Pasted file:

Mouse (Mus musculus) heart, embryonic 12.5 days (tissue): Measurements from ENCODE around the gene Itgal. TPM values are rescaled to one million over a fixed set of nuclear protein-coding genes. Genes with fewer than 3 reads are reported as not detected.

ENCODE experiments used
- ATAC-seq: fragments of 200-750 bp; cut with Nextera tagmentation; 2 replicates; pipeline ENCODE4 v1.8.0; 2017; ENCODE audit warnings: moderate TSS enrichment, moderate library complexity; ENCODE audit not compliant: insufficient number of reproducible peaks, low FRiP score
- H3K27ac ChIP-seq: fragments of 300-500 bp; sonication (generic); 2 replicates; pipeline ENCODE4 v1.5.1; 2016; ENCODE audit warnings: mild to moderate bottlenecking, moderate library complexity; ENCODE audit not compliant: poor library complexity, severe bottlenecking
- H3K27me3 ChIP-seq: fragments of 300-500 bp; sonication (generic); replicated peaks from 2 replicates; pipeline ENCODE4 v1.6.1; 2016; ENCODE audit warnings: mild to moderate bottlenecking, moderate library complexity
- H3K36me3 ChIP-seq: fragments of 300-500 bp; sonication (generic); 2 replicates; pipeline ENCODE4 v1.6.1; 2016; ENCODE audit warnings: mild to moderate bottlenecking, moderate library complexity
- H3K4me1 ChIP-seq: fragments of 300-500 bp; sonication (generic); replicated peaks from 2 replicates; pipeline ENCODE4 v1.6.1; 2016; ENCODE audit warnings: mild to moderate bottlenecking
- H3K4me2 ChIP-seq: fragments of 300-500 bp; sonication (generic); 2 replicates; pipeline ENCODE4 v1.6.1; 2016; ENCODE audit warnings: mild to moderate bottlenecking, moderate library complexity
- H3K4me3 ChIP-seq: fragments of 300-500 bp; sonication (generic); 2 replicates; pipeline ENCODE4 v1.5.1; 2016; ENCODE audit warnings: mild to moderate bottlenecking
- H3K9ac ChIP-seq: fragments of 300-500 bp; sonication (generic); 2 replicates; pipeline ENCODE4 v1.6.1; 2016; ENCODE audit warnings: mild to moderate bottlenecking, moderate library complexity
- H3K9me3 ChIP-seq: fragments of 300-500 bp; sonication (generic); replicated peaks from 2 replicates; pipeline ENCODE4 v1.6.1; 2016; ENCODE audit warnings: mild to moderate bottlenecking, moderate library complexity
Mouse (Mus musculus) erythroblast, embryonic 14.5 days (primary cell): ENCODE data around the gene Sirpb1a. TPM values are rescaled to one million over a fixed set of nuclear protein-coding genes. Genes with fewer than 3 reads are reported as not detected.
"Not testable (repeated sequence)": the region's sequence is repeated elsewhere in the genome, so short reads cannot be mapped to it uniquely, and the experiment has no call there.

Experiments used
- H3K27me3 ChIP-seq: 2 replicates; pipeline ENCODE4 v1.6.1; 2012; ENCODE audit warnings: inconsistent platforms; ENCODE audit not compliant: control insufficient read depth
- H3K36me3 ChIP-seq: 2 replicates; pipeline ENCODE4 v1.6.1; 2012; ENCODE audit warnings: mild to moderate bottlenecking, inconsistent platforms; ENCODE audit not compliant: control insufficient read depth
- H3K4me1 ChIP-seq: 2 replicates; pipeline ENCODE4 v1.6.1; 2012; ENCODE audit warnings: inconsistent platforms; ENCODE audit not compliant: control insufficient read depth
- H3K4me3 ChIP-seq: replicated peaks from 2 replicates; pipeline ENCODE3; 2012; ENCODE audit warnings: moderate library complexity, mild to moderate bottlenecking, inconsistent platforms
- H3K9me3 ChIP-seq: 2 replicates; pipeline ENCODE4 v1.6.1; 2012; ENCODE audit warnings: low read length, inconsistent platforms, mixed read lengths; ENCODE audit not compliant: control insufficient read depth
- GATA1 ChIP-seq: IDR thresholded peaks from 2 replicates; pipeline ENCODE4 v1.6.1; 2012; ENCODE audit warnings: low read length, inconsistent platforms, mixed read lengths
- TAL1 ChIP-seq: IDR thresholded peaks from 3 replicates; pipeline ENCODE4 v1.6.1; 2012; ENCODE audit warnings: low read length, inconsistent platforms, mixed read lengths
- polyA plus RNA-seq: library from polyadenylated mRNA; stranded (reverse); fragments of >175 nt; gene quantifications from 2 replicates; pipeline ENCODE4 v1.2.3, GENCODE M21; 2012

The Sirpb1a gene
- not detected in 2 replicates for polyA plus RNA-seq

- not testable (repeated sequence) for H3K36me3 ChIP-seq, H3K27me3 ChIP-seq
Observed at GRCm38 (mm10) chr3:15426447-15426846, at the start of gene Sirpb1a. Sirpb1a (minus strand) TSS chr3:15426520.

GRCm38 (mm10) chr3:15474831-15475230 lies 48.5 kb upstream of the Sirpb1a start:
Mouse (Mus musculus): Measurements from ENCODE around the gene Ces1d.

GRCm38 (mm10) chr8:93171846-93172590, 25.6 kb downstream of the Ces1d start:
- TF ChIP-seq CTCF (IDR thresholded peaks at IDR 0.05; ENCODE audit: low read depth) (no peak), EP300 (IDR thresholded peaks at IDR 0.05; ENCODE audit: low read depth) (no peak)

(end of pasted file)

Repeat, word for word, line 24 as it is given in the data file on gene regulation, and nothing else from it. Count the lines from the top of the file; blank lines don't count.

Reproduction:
- not detected in 2 replicates for polyA plus RNA-seq